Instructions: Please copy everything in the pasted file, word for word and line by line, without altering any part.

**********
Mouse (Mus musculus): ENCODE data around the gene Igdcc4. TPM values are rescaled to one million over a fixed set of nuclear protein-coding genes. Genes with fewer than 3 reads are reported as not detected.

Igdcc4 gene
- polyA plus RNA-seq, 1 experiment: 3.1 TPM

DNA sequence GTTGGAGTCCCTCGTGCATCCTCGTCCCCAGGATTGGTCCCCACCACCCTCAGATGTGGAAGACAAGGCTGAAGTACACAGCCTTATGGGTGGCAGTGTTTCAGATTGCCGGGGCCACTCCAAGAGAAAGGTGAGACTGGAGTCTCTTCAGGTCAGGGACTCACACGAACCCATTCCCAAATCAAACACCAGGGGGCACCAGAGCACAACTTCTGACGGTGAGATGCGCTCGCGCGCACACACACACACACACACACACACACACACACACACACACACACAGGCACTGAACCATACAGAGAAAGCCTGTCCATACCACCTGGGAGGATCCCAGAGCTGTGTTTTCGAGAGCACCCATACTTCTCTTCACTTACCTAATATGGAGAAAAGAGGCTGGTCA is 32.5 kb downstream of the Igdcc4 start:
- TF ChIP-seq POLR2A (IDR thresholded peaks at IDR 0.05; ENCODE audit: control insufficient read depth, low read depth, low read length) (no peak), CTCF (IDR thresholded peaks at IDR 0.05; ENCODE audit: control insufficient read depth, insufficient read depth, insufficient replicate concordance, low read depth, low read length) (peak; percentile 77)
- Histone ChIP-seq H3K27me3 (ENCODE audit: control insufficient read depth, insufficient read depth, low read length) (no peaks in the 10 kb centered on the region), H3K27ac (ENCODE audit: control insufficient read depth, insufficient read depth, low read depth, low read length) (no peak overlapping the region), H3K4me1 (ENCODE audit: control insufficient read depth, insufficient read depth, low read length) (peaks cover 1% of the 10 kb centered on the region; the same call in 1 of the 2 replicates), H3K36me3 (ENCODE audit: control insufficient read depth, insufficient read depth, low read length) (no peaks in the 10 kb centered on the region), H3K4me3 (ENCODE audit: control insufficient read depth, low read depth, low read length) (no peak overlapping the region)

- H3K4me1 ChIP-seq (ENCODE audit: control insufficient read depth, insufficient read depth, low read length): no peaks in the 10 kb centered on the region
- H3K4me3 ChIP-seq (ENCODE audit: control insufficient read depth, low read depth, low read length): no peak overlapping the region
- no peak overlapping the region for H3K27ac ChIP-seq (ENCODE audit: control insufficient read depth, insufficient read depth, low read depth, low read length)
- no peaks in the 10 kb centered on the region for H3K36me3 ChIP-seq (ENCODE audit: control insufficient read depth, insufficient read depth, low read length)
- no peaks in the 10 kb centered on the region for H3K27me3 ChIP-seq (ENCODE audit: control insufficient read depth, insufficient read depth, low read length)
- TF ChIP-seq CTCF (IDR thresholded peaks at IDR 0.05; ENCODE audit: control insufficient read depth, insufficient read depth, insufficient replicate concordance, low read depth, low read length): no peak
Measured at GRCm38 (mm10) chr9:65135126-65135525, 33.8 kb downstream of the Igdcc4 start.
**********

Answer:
Mouse (Mus musculus): ENCODE data around the gene Igdcc4. TPM values are rescaled to one million over a fixed set of nuclear protein-coding genes. Genes with fewer than 3 reads are reported as not detected.

Igdcc4 gene
- polyA plus RNA-seq, 1 experiment: 3.1 TPM

DNA sequence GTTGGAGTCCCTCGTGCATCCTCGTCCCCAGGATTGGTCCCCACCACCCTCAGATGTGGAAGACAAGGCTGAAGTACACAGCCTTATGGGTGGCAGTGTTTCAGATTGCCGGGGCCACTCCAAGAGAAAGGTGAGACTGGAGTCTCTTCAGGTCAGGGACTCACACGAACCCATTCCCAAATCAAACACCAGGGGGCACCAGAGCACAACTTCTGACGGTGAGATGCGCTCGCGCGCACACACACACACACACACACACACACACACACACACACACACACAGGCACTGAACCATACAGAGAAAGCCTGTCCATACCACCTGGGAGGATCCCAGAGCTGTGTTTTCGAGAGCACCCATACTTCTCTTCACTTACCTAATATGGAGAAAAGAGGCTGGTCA is 32.5 kb downstream of the Igdcc4 start:
- TF ChIP-seq POLR2A (IDR thresholded peaks at IDR 0.05; ENCODE audit: control insufficient read depth, low read depth, low read length) (no peak), CTCF (IDR thresholded peaks at IDR 0.05; ENCODE audit: control insufficient read depth, insufficient read depth, insufficient replicate concordance, low read depth, low read length) (peak; percentile 77)
- Histone ChIP-seq H3K27me3 (ENCODE audit: control insufficient read depth, insufficient read depth, low read length) (no peaks in the 10 kb centered on the region), H3K27ac (ENCODE audit: control insufficient read depth, insufficient read depth, low read depth, low read length) (no peak overlapping the region), H3K4me1 (ENCODE audit: control insufficient read depth, insufficient read depth, low read length) (peaks cover 1% of the 10 kb centered on the region; the same call in 1 of the 2 replicates), H3K36me3 (ENCODE audit: control insufficient read depth, insufficient read depth, low read length) (no peaks in the 10 kb centered on the region), H3K4me3 (ENCODE audit: control insufficient read depth, low read depth, low read length) (no peak overlapping the region)

- H3K4me1 ChIP-seq (ENCODE audit: control insufficient read depth, insufficient read depth, low read length): no peaks in the 10 kb centered on the region
- H3K4me3 ChIP-seq (ENCODE audit: control insufficient read depth, low read depth, low read length): no peak overlapping the region
- no peak overlapping the region for H3K27ac ChIP-seq (ENCODE audit: control insufficient read depth, insufficient read depth, low read depth, low read length)
- no peaks in the 10 kb centered on the region for H3K36me3 ChIP-seq (ENCODE audit: control insufficient read depth, insufficient read depth, low read length)
- no peaks in the 10 kb centered on the region for H3K27me3 ChIP-seq (ENCODE audit: control insufficient read depth, insufficient read depth, low read length)
- TF ChIP-seq CTCF (IDR thresholded peaks at IDR 0.05; ENCODE audit: control insufficient read depth, insufficient read depth, insufficient replicate concordance, low read depth, low read length): no peak
Measured at GRCm38 (mm10) chr9:65135126-65135525, 33.8 kb downstream of the Igdcc4 start.